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...where life is slow, and ripe with rural treasures

Tuesday, October 30, 2012

Frankensisters: The Update

We were so ready. We had food. We had water. We had brewed coffee in jars. My sister made spaghetti, I made muffins and hard boiled eggs. Garbage cans were in the carriage house, porches were cleaned off, lawn chairs stowed. Our flashlight batteries were new, the candle wicks unlit. Pat arrived with the dog and a bin full of storm supplies. By 4 p.m. we'd built a fire and were, as all the weather folks advised, hunkered down. Then we watched the fifth day of news and waited. For the rain to come, the wind to blow, the power to go out, the trees to fall. I checked my Blackberry and Facebook account repeatedly, getting reports from my friends in New Jersey and other points downstate. Manhattan was flooding, power was flickering out, the town in which I once worked on Long Island had swans paddling down the main streets. Sandy, according to the model, was headed our way.

Around 8 o'clock, the wind kicked up. Then died down. It rained a little. At 11, the treetops swayed, then settled. The roads in our county were closed in preparation for the storm of the century to plow through this small rural place 200 or so miles northwest of New York City. And...nothing happened.

The conflict of feelings was puzzling. We were relieved, of course, that the giant trees surrounding our houses didn't come tumbling down, that neighbors wouldn't have to face crushed cars in the morning. At the same time, we were........peevish, which my sister and I finally admitted to each other. Here we'd gone to all this TROUBLE to get ready and ended up with weather that, as Pat put it, was better than some days she'd spent on the golf course. Ridiculous but true: we were annoyed that Sandy had missed us.

Then I got a text message from my friend Liz, who once lived in Sea Bright, New Jersey, a lovely oceanside town with an ominous sea wall. Dear friends of hers lost their home. Not their car, not their roof, but their home

To all of those on the east coast who were ravaged by this storm, we in upstate New York are thinking of you today. As for the Frankensisters whose eyes glittered inexplicably at the prospect of experiencing a hurricane, we are utterly ashamed of ourselves. 

This afternoon I will eat some hard boiled eggs and be thankful.

Friday, October 26, 2012


Siblings are so interesting. As Frankenstorm lurches up the east coast, my sister Pat, whose profession should have been as meteorologist, is rubbing her hands together, almost gleeful in her reportage to me about the incoming weather system. She's like the TV people, who also have a strange glint in their eyes as they wave arms over heads and show us dire storm tracking maps. "An unprecedented event!" they howl, clearly not unhappy as they show us the European model vs. that of the U.S. "Who will be right?" they wonder, everything now a competition as international weathermen make their predictions, the most serious of which is that Hurricane Sandy will take a sharp turn west and collide head-on with a cold front from Canada and another system marching forth across the country, causing high winds and rain and possibly snow. East coasters, they warn, should be prepared for massive power outages.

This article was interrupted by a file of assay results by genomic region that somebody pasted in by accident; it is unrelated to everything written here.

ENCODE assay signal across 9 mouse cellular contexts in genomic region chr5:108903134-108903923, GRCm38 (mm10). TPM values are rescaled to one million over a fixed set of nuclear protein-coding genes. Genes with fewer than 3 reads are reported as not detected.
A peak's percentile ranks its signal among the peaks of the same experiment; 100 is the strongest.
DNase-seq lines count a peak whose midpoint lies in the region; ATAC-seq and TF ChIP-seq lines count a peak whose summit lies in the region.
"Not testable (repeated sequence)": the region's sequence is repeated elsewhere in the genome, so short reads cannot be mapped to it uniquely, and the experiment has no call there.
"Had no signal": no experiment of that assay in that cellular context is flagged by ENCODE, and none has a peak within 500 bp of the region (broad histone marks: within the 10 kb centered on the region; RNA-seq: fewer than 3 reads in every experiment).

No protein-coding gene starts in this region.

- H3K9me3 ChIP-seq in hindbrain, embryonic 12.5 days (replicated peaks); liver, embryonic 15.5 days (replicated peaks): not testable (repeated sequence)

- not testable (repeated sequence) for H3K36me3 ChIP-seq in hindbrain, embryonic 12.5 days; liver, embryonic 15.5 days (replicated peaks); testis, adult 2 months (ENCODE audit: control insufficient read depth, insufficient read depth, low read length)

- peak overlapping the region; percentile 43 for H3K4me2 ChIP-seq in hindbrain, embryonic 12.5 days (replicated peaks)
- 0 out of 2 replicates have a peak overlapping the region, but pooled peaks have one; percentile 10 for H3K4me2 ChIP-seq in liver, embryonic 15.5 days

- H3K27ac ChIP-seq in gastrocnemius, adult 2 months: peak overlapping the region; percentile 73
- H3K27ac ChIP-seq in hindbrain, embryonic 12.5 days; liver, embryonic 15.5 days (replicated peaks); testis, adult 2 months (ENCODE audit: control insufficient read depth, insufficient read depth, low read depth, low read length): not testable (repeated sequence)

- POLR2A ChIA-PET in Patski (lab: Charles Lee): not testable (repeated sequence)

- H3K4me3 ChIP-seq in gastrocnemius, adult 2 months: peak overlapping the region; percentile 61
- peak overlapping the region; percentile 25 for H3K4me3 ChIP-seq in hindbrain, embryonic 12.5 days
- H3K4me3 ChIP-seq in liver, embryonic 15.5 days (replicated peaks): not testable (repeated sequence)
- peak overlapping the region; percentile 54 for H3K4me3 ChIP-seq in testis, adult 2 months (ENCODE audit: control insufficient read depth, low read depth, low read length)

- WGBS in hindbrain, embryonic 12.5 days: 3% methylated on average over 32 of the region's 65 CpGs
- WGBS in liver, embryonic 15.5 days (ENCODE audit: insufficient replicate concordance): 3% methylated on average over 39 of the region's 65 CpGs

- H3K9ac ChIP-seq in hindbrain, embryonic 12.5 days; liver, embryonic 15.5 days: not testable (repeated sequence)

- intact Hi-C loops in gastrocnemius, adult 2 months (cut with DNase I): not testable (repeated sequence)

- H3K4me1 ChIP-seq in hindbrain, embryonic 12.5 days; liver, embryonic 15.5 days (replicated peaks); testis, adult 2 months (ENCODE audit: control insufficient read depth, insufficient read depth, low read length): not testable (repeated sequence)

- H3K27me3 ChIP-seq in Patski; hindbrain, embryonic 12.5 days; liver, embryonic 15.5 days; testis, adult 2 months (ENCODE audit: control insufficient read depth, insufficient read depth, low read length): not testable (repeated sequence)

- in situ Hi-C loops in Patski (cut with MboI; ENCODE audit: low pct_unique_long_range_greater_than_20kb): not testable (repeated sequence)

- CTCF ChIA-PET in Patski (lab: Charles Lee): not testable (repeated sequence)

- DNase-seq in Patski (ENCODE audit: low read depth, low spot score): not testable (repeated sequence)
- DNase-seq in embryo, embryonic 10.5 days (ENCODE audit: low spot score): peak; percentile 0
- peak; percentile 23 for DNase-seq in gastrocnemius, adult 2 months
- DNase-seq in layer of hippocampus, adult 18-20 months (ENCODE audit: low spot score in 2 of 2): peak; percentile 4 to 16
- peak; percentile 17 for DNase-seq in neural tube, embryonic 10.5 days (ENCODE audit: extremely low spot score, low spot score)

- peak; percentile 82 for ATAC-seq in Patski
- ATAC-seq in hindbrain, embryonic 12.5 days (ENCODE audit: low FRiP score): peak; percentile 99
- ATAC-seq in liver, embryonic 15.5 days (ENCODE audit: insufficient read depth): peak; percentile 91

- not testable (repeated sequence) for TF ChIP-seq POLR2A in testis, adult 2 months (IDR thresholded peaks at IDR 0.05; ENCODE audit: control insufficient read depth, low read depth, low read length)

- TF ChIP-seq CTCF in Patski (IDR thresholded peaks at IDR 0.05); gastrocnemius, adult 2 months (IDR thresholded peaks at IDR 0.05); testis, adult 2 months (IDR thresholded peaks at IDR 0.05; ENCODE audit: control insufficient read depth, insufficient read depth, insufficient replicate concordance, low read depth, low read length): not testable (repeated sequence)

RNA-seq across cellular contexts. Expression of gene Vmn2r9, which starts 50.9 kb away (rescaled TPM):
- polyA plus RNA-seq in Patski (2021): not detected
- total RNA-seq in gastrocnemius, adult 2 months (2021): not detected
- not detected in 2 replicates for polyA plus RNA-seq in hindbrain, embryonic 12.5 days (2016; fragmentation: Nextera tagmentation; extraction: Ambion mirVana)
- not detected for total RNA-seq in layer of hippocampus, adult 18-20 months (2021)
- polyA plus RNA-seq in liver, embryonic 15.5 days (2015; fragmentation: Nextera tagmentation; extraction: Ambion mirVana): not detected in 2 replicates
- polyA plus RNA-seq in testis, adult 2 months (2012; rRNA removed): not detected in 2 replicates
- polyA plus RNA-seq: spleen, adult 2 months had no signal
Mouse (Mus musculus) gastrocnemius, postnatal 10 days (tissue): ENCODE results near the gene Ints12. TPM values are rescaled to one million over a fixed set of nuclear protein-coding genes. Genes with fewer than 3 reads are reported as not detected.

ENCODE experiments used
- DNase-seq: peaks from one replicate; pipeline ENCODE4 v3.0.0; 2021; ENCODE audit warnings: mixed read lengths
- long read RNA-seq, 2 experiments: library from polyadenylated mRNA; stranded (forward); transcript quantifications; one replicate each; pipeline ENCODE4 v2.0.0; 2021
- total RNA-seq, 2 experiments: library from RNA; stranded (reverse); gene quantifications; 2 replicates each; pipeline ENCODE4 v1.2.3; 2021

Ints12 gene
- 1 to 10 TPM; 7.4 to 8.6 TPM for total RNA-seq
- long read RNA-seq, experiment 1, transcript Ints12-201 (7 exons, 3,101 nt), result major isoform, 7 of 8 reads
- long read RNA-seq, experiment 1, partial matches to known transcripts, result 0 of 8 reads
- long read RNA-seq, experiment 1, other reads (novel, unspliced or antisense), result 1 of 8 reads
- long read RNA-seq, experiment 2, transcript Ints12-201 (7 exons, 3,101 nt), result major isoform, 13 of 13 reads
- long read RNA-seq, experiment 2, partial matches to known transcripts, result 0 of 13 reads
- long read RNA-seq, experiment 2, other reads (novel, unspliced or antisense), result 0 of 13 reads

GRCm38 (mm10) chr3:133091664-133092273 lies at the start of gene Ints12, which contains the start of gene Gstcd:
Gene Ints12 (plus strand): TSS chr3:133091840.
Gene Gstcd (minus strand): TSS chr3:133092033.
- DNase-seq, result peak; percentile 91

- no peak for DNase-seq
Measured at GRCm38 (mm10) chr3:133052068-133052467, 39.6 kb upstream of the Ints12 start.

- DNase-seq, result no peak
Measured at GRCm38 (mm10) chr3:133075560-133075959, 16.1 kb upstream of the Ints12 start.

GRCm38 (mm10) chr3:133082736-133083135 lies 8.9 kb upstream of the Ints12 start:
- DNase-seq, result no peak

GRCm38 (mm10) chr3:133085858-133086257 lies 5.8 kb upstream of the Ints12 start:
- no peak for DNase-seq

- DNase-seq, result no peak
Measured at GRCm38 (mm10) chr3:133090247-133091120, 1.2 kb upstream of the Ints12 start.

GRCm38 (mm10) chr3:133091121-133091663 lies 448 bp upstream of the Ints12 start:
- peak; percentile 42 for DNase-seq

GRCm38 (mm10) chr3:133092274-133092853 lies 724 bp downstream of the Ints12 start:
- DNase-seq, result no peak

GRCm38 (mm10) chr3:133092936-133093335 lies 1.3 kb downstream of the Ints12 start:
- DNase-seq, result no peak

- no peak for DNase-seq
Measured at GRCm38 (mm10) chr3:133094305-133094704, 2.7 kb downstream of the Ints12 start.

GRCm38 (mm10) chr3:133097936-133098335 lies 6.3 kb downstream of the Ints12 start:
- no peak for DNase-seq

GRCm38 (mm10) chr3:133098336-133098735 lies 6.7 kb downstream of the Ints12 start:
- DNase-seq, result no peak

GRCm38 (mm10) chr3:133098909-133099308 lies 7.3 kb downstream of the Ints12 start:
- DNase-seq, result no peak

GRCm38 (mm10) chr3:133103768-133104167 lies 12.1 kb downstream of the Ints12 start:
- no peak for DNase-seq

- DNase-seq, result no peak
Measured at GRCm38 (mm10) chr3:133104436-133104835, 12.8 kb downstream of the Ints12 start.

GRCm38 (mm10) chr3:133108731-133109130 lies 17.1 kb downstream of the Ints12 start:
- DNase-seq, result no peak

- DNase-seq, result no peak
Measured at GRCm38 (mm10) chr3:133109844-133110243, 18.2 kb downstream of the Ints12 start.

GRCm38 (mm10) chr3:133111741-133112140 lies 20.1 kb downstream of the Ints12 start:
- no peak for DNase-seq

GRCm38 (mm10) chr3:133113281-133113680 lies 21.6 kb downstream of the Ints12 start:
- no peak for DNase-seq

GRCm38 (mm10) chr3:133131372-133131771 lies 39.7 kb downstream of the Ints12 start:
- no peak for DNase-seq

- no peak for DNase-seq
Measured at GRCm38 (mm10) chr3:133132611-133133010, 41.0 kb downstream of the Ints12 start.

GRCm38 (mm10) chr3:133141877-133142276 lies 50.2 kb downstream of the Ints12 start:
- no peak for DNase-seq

I just got off the phone with Pat. Her concerns about the storm are practical ones. How will we make coffee if the power goes out? What about cooking? Does your gas stove work without electricity? (I don't know the answer to this but I'm thinking not.) We can wrap potatoes in aluminum foil and toss them on the fireplace coals, can we put canned food in a pot and do the same? We need candles, what if the power is out for a week? What then? If it gets cold I'll come to your house, we'll stay warm by the fire, we'll cook like the pioneers, we need batteries, what about the dogs?...and on and on.

I think none of these thoughts. If the power goes out for a week and I can't cook, I'll either slurp cold soup from a can or, better yet, take this opportunity to lose a few pounds. I have a special ratty oversized sweater I wear on snow days, and just this morning was pondering its location. Most importantly, though, I'm worrying about Halloween. I love Halloween, love to dress up and scare the kiddies as they knock on my front door. Will Halloween be ruined, ironically, by a weather event called Frankenstorm? 

I'm imagining the scene if the storm hits upstate New York with Halloween going forward as planned: I'll be in a witch outfit, twirling around handing out candy in the unlighted neighborhood. Pat will be in the back family room, trying to roast a chicken over glowing coals, in a bad mood from lack of caffeine. 

Siblings are so interesting. We're so similar in our mannerisms and shape of hands, our voices, our values, our history. But really, we're so different. Meteorologist Pat is preparing for The Perfect Storm. My only fear is that the kids won't show and I'll be slumped in a darkened room, candy bowl full, pointy black hat put away until next year.

Wednesday, October 24, 2012

Save The Sherburne Inn Website

Save The Sherburne Inn Restoration Project website is live!  Please visit at:


So many people have related personal stories about the Inn. Please go to the Memories link on the site and share yours.

Tuesday, October 23, 2012